One final note, where are the Operating System Vendors in this fight? Yes, Ubuntu is currently packaging applications like OpenStack and Eucalyptus but we need an integrated Cloud Operating System, not simply a collection of applications.  Microsoft, Red Hat, Apple, anyone….

Cloud Wars: Dell Fights Back With UEC

While Verizon is acquiring Terremark and Time Warner Cable, yes TW Cable, is acquiring NaviSite, Amazon continues to disrupt the industry with their 12 plus Cloud offerings.  The more EC2 grows, generated $220 million in 2009 with predicted revenue of $500 Million in 2010 and $750 Million in 2011, the more it validates that customers are willing to transform their purchasing behavior from hardware devices to compute nodes.

Meanwhile, Enterprises are struggling with virtualization and virtualization stall with the impending reality that they must operate within a Cloud model.  Here lies VMware, the dominant x86 virtualization provider, as they have a complete set of products and 3rd party certified partners to help their customers go virtual.  Let’s face it; ESX/ESXi and vCenter are excellent products.  Additionally, VMware has introduced vCloud and vCloud Express “VMware Power. By the hour.” Essentially, this technology allows Enterprises to build a private cloud and Service Providers to build public clouds and to provide hybrid cloud offerings.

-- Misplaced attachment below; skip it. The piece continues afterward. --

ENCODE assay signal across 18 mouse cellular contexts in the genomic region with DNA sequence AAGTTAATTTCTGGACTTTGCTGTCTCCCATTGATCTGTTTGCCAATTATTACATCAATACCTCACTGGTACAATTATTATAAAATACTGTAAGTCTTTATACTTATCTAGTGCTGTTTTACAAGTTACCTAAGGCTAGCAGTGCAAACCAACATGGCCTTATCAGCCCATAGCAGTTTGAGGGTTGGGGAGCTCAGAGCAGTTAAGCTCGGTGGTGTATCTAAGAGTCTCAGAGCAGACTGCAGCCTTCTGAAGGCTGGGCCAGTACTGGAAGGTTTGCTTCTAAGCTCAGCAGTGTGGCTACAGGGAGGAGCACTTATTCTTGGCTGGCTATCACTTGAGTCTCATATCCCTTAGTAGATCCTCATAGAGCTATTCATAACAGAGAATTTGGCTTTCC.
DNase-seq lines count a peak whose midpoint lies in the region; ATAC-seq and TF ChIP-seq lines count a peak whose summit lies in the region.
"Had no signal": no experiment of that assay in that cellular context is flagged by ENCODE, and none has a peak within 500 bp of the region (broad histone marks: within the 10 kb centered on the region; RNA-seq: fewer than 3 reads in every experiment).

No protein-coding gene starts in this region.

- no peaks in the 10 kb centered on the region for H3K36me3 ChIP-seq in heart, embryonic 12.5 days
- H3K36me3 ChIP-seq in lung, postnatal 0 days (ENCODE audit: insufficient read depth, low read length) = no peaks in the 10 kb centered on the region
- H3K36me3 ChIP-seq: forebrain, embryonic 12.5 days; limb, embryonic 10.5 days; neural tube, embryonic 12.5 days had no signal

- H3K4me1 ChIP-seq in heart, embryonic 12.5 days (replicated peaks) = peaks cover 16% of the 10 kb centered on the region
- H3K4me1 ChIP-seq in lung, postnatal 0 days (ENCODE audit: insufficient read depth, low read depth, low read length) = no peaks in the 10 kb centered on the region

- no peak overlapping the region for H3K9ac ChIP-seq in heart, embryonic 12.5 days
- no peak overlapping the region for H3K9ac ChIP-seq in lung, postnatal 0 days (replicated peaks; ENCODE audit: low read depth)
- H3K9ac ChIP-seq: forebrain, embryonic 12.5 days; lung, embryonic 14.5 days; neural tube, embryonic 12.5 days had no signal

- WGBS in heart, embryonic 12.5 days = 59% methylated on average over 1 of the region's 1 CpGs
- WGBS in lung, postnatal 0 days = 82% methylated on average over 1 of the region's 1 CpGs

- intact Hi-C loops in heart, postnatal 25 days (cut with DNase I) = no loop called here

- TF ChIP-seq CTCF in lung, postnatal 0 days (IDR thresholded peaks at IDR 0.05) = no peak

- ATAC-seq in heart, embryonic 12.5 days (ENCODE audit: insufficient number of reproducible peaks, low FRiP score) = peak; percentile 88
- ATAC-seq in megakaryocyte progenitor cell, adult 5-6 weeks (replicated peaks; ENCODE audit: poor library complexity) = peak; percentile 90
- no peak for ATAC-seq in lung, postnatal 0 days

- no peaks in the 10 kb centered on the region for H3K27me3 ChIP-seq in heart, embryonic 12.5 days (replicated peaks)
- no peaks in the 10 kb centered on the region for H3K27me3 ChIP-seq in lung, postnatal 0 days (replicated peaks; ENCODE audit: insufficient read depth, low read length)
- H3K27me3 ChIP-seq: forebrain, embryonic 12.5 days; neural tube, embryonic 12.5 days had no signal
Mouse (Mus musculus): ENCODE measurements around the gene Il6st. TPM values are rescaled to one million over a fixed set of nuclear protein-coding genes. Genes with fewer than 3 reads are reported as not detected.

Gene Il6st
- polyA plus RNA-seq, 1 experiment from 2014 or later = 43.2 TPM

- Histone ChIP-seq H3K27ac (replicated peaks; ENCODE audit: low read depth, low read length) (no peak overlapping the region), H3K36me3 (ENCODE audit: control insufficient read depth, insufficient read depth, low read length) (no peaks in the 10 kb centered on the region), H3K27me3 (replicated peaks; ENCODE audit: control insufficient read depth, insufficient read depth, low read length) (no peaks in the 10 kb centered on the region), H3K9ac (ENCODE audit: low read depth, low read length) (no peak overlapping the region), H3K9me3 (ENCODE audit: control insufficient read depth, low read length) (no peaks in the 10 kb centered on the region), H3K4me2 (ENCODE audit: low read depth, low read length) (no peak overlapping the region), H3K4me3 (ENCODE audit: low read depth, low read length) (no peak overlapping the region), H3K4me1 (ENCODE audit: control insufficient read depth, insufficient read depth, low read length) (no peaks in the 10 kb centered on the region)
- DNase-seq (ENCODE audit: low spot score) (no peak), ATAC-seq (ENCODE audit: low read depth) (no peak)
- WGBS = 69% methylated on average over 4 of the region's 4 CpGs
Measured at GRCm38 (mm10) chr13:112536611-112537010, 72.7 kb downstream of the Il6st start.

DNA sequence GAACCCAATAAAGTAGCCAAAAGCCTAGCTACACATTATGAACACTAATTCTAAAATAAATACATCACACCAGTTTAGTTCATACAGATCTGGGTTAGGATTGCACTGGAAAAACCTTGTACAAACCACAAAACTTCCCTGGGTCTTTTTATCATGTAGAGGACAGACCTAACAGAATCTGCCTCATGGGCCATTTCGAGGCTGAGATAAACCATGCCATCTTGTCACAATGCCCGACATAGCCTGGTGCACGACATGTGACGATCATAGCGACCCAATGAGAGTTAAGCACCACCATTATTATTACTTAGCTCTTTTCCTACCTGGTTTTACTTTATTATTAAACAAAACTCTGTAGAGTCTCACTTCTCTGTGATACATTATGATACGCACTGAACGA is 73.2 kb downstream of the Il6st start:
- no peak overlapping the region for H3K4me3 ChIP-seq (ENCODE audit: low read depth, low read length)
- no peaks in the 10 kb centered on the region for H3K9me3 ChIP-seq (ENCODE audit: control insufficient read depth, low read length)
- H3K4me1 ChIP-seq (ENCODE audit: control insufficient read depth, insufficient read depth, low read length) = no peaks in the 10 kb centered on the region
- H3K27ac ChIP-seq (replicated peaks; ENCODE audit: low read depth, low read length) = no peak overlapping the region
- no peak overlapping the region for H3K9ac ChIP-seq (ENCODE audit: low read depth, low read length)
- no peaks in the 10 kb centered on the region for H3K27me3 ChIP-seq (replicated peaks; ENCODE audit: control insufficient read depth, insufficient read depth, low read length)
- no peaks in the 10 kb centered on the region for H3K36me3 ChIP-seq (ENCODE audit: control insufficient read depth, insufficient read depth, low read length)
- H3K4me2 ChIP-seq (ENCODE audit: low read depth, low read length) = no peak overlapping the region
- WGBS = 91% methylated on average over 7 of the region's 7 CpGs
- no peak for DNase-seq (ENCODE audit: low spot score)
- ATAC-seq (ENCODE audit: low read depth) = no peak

Of course, this pits Amazon’s Cloud Offerings, which are not built with VMware’s technology, against VMware and some of their most powerful partners.  Amazon utilizes the Xen hypervisor along with other customized/internal solutions.  Understanding that VMware is the dominant Enterprise x86 virtualization technology, Amazon has introduced VM Import.  VM Import allows Enterprises to easily migrate VMware Guests (VMDK) into the Amazon EC2 Cloud.

However, what if I want to create a private EC2 within my Enterprise?  Along comes Dell’s Ubuntu Enterprise Cloud (UEC) infrastructure solution. Dell UEC combines the power of Dell’s server hardware with the software of Ubuntu Linux and Eucalyptus providing Enterprises with the same virtual machine images and management APIs that Amazon uses for EC2.  Well it is not exactly EC2, as some will argue that Eucalyptus is not a full implementation of the EC2 API, and it is a matter of fact that Amazon has plenty of additional customized internal tools/systems that make EC2 a reality.  Not to mention that EC2 relies on the Xen hypervisor while UEC utilizes KVM virtualization.  All in all, it’s a great start.